All of Scotland’s 32 councils, including those controlled by the SNP, have said they cannot accept the government’s Budget.
After a meeting of all of the country’s local authority leaders on Friday, the funding package announced on Thursday was described as a “bad deal”.
Council chiefs warned of the impact on essential services as they face another year of real terms cuts to their core funding.
Cosla’s resources spokesperson, councillor Gail Macgregor, said: “What we have is a budget that barely allows local government to survive.”
Cosla president, councillor Alison Evison, said that it was beyond frustrating that local government’s campaign for more funding to improve standards of life had been totally disregarded.
The reaction from Scotland’s councils, which includes 14 led by the SNP, is among the strongest ever issued by Cosla.
Leaders unanimously agreed to raise concerns at the highest level of the Scottish Government after finding out they face a real terms reduction in funding of £264m (2.5%).
North Ayrshire Council leader Joe Cullinane, who proposed the motion to oppose the Budget, said the cut comes after more than a decade of the same.
“There is no doubt that this is an appalling budget for local councils,” he told STV News.
“Councils are seeing costs rising, including from the Tories National Insurance hike, and we are having more demands placed on us from Scottish Government decisions made in Edinburgh, but we are receiving no funding to cover them.
“There is no funding in this budget to provide a fair pay deal for local government workers so again SNP ministers are asking councils to cut local services, to cut local jobs, in order to fund a pay award for our staff.
“The budget is simply not acceptable.”
As part of Kate Forbes’ budget, the council tax freeze will come to an end and local authorities will be given “full flexibility” in setting rates for 2022-23.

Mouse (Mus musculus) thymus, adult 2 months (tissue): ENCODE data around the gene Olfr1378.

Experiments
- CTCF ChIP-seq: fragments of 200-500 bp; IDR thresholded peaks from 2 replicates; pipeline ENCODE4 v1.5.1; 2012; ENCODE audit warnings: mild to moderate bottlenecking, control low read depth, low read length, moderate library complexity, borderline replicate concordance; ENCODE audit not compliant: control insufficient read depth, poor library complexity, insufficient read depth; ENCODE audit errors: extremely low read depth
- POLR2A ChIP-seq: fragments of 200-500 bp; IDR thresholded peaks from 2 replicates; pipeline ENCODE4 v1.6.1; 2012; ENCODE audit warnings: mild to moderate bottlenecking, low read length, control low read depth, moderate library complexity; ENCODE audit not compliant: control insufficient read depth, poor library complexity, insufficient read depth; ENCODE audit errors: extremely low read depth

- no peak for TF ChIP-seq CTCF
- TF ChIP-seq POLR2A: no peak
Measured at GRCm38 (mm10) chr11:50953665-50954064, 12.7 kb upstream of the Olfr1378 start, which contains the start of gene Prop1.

But there is some doubt councillors will want to raise revenue this way with local council elections in May 2022.
Scotland’s councils have suffered more than a decade of cuts and increasing pressure on vital services.
Councils say that, faced with growing and aging populations, deteriorating buildings and expanding duties, they have been left with “no choice” but to cut core services.
Ahead of the Budget, STV News asked the 32 councils for their views on the impact of cuts. See what they had to say here.
A Scottish Government spokesperson said: “Local authorities are key partners of government and the important role they continue to play in delivering public services and supporting communities does not go unrecognised. They will receive an overall funding package of almost £12.5bn in 2022/23, a real terms increase of 4.5 per cent.
“The 2022/23 Budget provides a number of financial flexibilities as requested by local government, including providing councils with complete flexibility on council tax to take local decisions for local populations.
“This Budget is one of choices, and difficult decisions have been made that will lift children out of poverty, invest in social care and help tackle the climate emergency.”